How can we support more women to stand on their own two feet? When they’ve just left an abusive relationship. For a shelter. That’s surrounded by fences. To keep them safe? That’s the question we started with, 3 months ago, as we got to know 18 women living at
a domestic violence shelter in Apeldoorn. A mid-size city on the edge of the Bible Belt in the East of Holland.
But after more than 100 hours, 17 Big Macs, 10 pizzas, and more fries than we’d like to count, we’re asking a different set of questions. We’re questioning whether standing on your own two feet is a sufficient policy goal. Nearly all of the women we’ve met are still standing. Surprisingly, they haven’t let the trauma or the uncertainty knock them down. And yet standing is not the same as moving forwards. Most of the women we’ve met remain lonely, left out, and on the margins. Despite having up to 8 services in their lives.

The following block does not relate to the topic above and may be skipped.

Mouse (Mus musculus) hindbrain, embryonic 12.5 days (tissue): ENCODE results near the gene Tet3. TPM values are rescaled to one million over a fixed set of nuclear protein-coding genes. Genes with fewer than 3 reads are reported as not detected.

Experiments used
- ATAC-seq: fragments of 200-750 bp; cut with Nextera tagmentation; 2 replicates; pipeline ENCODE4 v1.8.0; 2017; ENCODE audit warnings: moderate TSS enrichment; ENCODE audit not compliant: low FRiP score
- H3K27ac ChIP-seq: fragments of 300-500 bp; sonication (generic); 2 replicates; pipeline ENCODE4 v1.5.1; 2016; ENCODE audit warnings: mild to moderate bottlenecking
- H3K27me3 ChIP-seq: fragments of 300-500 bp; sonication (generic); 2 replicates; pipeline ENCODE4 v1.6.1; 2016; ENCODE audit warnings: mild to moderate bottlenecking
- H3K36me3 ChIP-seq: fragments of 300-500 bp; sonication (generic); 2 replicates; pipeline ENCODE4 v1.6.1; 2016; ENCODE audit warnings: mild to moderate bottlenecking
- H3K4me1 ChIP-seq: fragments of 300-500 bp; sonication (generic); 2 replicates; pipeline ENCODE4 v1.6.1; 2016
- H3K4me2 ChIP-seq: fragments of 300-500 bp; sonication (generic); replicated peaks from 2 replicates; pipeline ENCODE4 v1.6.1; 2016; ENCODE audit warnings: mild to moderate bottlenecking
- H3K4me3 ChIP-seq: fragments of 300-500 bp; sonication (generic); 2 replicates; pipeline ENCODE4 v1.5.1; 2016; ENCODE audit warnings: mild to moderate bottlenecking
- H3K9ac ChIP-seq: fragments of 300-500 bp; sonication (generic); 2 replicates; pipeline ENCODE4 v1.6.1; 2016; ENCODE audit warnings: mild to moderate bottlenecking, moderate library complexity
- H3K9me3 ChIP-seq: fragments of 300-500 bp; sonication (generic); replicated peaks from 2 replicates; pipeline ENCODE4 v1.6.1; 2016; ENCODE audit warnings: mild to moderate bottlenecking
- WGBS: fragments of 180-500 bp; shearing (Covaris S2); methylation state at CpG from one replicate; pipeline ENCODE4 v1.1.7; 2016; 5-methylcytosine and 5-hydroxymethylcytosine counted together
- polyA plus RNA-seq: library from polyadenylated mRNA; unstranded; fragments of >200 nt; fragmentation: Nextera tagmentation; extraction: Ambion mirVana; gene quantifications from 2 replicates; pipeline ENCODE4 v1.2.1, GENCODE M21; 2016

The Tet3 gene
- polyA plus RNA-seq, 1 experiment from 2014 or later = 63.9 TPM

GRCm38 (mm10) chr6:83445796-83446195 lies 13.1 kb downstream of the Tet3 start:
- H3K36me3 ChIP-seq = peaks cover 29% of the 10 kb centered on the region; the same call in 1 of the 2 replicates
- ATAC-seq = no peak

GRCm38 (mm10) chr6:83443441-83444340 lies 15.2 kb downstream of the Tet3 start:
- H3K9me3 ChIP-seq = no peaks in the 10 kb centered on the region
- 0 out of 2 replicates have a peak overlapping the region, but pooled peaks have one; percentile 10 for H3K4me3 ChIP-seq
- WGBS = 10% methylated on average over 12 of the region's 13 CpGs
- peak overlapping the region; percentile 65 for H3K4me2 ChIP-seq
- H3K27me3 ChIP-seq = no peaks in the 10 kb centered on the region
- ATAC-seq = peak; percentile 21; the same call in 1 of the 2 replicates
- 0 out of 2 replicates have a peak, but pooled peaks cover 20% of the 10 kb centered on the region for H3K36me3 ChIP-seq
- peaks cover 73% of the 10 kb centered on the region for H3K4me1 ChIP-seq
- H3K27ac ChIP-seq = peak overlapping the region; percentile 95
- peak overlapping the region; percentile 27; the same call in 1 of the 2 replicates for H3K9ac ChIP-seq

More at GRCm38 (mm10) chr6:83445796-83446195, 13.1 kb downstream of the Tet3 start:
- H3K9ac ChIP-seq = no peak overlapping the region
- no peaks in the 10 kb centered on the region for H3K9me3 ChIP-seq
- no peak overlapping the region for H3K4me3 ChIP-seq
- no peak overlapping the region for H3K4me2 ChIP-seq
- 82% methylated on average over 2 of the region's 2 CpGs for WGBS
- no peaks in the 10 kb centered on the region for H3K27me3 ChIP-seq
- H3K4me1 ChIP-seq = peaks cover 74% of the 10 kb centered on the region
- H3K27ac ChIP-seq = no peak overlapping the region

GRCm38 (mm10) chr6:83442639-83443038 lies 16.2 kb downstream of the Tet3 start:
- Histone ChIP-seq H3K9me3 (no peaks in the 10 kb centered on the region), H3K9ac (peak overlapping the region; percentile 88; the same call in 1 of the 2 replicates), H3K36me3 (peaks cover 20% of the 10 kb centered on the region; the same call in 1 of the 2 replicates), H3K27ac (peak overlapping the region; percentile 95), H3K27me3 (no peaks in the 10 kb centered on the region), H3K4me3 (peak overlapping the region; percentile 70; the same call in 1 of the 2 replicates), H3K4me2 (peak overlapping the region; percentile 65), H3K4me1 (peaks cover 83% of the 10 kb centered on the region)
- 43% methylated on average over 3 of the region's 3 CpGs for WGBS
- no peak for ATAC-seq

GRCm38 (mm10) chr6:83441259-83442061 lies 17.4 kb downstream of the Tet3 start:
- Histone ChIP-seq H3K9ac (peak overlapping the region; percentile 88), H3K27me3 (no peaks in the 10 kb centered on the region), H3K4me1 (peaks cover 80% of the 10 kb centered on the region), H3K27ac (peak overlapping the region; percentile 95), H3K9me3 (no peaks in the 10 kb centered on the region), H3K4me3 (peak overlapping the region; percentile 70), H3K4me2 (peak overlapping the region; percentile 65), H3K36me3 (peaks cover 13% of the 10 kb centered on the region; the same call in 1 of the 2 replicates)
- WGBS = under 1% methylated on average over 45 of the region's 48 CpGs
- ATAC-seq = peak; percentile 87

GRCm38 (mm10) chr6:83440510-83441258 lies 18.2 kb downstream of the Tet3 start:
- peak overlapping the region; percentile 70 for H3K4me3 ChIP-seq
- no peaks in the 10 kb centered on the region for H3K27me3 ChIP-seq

Social innovation labs are ‘hallelujah-ed’ as the latest vehicles for transforming the way our cities, our schools, our welfare programs, and even our economic systems run. Yet we, lab practitioners, encounter a lack of critical literature and struggle to find learning spaces to improve our practices and deepen our knowledge. The paper “Lab Matters: Challenging the practice of social innovation laboratories” aims to move beyond the current lab hype and deepen our discussions by asking ourselves tough questions. How do we ‘lab’ social challenges? Does labs’ pursuit of systemic impact miss the point? And how could we better prompt social change?